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The Bicentenary Pudding

No celebration is complete without a feast, so I’m all in favour of the Fortnum & Mason sponsored competition to develop a special pudding recipe with which to celebrate the Queen’s Platinum Jubilee.

The winning recipe, concocted by Jemma Melvin from Southport, was a Lemon and Swiss Roll Amaretti Trifle – henceforth to be known as the Platinum Pudding. It is a citrus delight which is sure to cause a shortage of lemons throughout the country for the next three weeks.

Having started with more than 5,000 entries, I’m not sure how the judges managed to find a winner that contains so little alcohol (just a spoonful of Amaretto between 20 servings) – but that’s a minor quibble.

Not to be outdone, we’ve set about creating our own celebratory pudding for Kelso Racecourse’s Bicentenary. But rather than opting for a sweet sugary dessert, we’ve gone for a proper pudding – one based on a savoury batter that will be roasted in the oven like a Yorkshire Pudding, a homage to John Carr the Yorkshire based architect who designed the original grandstand which still graces the track 199 years on.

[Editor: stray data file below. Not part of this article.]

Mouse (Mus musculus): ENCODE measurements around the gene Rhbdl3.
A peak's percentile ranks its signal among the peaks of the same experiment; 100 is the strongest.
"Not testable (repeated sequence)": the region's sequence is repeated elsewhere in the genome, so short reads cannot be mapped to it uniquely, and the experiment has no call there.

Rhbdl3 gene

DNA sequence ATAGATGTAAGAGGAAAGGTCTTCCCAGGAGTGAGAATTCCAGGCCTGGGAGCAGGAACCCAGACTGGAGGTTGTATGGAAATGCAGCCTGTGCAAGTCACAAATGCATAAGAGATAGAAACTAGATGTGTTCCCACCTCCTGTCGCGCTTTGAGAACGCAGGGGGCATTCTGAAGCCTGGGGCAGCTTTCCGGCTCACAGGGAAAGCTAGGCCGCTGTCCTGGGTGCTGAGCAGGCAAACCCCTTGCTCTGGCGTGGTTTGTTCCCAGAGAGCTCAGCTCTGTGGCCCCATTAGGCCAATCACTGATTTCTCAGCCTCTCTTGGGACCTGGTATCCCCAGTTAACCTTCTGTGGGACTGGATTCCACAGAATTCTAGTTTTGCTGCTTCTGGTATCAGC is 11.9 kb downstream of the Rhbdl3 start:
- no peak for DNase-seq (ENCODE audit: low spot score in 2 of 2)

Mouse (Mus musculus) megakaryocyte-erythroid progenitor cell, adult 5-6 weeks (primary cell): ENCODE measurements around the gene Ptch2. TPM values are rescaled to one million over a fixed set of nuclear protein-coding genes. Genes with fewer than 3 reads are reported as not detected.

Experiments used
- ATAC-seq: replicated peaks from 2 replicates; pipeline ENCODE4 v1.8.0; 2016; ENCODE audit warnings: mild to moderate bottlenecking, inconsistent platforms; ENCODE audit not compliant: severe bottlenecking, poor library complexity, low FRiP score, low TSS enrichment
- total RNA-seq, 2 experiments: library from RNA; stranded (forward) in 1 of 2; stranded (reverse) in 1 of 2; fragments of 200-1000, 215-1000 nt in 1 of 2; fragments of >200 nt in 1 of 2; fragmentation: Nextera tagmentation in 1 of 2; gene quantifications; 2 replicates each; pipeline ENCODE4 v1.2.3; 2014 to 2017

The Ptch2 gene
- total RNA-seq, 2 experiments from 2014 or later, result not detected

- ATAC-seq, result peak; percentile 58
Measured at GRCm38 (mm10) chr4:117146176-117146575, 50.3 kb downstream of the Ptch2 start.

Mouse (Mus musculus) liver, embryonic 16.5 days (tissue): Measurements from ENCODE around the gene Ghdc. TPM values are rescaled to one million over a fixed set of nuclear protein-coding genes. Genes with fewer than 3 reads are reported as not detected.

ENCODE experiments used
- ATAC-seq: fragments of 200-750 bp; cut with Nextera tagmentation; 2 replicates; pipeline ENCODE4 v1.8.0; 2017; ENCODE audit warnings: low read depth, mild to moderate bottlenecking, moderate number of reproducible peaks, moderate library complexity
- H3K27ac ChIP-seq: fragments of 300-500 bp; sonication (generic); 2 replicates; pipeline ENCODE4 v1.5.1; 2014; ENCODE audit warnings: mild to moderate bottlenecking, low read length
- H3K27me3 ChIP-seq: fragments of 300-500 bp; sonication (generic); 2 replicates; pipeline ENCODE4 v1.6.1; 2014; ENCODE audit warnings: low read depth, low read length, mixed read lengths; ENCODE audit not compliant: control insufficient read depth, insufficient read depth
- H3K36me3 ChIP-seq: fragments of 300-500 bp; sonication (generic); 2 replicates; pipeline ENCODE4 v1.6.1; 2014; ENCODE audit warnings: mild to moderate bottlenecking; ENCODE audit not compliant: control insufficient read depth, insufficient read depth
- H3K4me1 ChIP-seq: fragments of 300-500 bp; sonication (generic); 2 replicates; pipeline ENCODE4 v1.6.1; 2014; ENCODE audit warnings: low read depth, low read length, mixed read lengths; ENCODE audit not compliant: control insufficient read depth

To make the Bicentenary Pudding you’ll require the following ingredients:
3 eggs
300ml milk
200g plain flour
Pinch of salt
300g haggis
1 red pepper, diced
1 small tin of sweetcorn
1 bottle whisky

Step 1
Roast or fry the haggis, until it’s gained a bit of colour, and then add the diced red pepper. Cook for a further 3 minutes or so.

Step 2
Meanwhile, combine the eggs, milk, flour and salt in a mixing bowl and whisk until they form a smooth batter. Now add the sweetcorn to the batter; you can leave the sweetcorn out if you like – but it’s traditional to include at least one ingredient that no one really likes (think: currants in Coronation Chicken or tinned mandarins in the Platinum Pudding).

Step 3
Arrange chunks of haggis and red pepper in a deep roasting tray (containing really hot oil) and pour the batter mix over the top. Roast in a pre-heated oven, at 200 degrees, until the pudding rises and acquires a shade that’s somewhere between that of a dun pony and a chestnut.

Step 4
Serve with gravy, ideally made with Kelsae onions, and a wee dram. A 12-year old Glen Moray would go well with the caramelised haggis…

The Kelso Bicentenary Pudding, followed by a portion of the Platinum Pudding, would surely be a meal fit for the Queen – who happens to own this week’s selection (Steal A March in the 3.25 at Bangor on Dee).

And as with all the best recipes, it’s easily adaptable if you don’t have access to all of the ingredients. So, for example, if you’ve run out of eggs, simply omit steps 1-3, pour yourself a dram and Bob’s your uncle. Happy celebrations!

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